Google kisses its Glass goodbye
There's a song, written way back in 1923. It's called "Barney Google with the Goo, Goo Googly Eyes and it was very prescient. Here's an update on one of the verses (with respects and apologies to the late Billy Rose).
Sergy Google — with the goo, goo, googly eyes,
Sergey Google — bet his Glass would win the prize.
He thought he could make it pay,
But the public looked the other way
from Sergey Google and his goo, goo, googly eyes.
Sergey Brin has finally been forced to bend with the wind, as it were, and has and given Google Glass it's long-awaited bye-bye buss on the botty. Yes, the Cookie Monster has, officially, given up on trying to sell its in-your-face and up-your-privacy specs - although, unofficially, the skids have been under the project for months now.
The devices will be withdrawn from sale over this weekend and will be consigned to Trotsky's favourite place, the dustbin of history, on Monday, January 19. It's the end of an era. Or is it? According to Sergey Brin the Google goggles will return, in due course and in a different form. Perhaps it's next iteration will be as a monocle. Lord Peter Wimsey will be pleased.
The future for Google Glass, if it has one, now lies elsewhere, away from the Google laboratory and within a new, independent business unit.
A Glass Explorer blog eulogising the development team reads, "Glass was in its infancy, and you took those very first steps and taught us how to walk. Well, we still have some work to do, but now we’re ready to put on our big kid shoes and learn how to run [and] you’ll start to see future versions of Glass when they’re ready". So far there has been no reaction from the software developers who took Google Glass at face value and paid US$1,500 for a pair of the hi-tech specs in an effort to help Google build a viable Glass developer community and ecosystem, but they won't be best pleased at being dumped.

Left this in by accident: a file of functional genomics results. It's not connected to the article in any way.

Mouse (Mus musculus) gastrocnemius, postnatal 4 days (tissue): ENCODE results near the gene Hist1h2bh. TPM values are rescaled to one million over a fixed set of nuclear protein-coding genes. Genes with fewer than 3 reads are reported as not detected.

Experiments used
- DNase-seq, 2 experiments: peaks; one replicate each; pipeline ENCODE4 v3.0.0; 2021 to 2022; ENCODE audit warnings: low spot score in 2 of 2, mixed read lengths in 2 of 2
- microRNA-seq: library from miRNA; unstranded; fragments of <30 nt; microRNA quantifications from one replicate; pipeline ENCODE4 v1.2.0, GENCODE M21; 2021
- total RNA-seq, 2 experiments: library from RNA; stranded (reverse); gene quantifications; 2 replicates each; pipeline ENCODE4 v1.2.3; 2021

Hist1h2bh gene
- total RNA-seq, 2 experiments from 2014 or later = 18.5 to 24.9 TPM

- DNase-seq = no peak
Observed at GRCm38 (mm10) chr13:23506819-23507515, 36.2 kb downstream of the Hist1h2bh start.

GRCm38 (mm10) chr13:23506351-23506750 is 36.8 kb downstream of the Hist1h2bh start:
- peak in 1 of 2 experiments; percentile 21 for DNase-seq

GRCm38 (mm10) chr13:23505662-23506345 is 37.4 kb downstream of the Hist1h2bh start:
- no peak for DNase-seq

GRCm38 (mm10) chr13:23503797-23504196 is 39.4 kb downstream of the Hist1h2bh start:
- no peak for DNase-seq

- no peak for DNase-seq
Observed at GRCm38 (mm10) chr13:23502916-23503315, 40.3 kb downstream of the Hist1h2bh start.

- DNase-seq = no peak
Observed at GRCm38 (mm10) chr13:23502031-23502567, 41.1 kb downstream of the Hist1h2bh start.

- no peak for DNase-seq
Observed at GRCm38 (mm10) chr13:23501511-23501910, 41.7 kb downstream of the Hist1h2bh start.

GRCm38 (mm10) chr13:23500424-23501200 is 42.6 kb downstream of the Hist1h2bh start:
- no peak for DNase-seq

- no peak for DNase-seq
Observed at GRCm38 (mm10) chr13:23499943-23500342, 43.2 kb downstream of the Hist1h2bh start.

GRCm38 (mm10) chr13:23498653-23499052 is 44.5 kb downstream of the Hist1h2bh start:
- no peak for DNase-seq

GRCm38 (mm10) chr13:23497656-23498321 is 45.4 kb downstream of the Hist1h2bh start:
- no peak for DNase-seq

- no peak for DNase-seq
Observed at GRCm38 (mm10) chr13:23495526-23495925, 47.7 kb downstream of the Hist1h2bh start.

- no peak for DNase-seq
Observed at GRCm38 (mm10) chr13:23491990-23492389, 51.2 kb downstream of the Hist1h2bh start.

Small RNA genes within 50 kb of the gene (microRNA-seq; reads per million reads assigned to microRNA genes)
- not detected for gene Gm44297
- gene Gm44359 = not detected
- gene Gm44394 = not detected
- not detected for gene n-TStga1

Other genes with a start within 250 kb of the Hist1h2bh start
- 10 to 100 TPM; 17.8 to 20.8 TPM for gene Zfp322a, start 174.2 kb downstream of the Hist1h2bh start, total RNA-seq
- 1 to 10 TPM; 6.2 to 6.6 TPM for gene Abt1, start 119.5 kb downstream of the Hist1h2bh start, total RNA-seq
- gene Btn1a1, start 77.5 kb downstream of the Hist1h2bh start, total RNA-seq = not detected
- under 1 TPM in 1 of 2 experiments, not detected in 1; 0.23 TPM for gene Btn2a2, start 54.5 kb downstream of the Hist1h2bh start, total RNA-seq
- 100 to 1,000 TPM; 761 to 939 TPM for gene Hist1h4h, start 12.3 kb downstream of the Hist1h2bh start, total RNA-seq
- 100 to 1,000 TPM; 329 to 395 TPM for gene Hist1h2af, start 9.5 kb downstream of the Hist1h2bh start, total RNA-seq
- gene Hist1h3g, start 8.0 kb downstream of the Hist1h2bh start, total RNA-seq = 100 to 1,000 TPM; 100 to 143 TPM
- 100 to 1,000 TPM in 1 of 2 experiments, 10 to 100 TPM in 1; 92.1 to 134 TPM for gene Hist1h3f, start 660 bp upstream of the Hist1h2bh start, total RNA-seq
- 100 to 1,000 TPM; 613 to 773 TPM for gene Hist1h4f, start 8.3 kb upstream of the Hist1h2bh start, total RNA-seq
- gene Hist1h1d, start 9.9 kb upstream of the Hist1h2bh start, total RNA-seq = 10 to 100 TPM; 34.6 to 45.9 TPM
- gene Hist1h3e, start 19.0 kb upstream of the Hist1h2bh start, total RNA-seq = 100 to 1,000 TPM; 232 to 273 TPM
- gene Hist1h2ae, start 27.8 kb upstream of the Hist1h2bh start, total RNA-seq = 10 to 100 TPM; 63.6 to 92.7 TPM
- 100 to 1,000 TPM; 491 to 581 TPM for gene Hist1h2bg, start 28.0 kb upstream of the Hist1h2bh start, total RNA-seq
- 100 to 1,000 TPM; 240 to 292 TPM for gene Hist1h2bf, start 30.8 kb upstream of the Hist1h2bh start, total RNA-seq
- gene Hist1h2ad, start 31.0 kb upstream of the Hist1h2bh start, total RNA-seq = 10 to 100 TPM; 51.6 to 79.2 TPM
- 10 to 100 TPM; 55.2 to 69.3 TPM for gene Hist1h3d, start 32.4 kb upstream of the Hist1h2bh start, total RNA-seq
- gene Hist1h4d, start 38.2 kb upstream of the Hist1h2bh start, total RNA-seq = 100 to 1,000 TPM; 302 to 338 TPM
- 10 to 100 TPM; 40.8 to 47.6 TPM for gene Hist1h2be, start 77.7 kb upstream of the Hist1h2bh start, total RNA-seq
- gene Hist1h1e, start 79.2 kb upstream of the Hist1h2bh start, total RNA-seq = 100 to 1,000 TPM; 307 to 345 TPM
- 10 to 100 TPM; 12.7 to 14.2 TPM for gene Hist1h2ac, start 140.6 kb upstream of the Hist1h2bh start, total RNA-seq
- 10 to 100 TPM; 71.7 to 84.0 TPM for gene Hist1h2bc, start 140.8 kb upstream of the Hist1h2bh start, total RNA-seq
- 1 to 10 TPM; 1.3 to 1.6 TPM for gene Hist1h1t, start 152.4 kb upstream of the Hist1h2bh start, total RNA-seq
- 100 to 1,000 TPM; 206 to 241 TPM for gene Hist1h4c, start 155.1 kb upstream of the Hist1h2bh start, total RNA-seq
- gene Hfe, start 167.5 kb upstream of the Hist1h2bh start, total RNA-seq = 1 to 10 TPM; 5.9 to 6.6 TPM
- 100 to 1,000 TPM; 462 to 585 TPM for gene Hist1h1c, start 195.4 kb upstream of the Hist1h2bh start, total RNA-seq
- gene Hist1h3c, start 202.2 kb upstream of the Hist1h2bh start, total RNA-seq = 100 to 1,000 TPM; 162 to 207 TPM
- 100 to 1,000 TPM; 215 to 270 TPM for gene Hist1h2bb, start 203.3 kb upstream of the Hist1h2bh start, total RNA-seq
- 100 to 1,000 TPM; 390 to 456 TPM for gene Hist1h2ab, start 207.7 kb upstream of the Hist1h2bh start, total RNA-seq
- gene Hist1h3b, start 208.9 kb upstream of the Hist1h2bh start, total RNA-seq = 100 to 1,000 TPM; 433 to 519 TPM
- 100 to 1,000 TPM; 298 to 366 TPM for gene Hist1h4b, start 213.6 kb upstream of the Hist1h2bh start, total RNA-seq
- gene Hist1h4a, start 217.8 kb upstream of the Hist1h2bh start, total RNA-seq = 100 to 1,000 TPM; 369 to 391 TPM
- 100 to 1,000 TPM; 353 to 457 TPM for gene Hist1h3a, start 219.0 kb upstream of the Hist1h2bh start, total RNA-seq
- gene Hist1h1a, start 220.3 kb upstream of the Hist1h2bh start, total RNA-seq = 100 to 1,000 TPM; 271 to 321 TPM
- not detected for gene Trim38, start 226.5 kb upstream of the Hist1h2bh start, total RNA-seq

Developers made sterling efforts to come up with some compelling Glass apps and services (of which the best and most interesting seem to have been in healthcare) but public perception of Google's glasses was almost universally negative. Indeed hostility to the devices reached such a level that some pioneering wearers of the specs were physically assaulted in bars, restaurants, on trains and buses and on the street. Even Brin stopped wearing the things and, unsurprisingly, the full consumer launch was put back and back again.
Now it is unclear as to whether or not a future iteration of the devices will ever be pushed out to the mass consumer market. Indications are that the next generation of Google Glass will be for specialist use in businesses and vertical markets such as the aforementioned healthcare and medicine.
That's because Google has well-publicised serious previous form in terms of compromising the privacy of individuals as it collects, archives and manipulates personal information and sells it on to the highest bidder. Google Glass was seen as a further development of that surveillance and it has paid the price. So long, farewell, auf wiedersehen, goodbye and good riddance.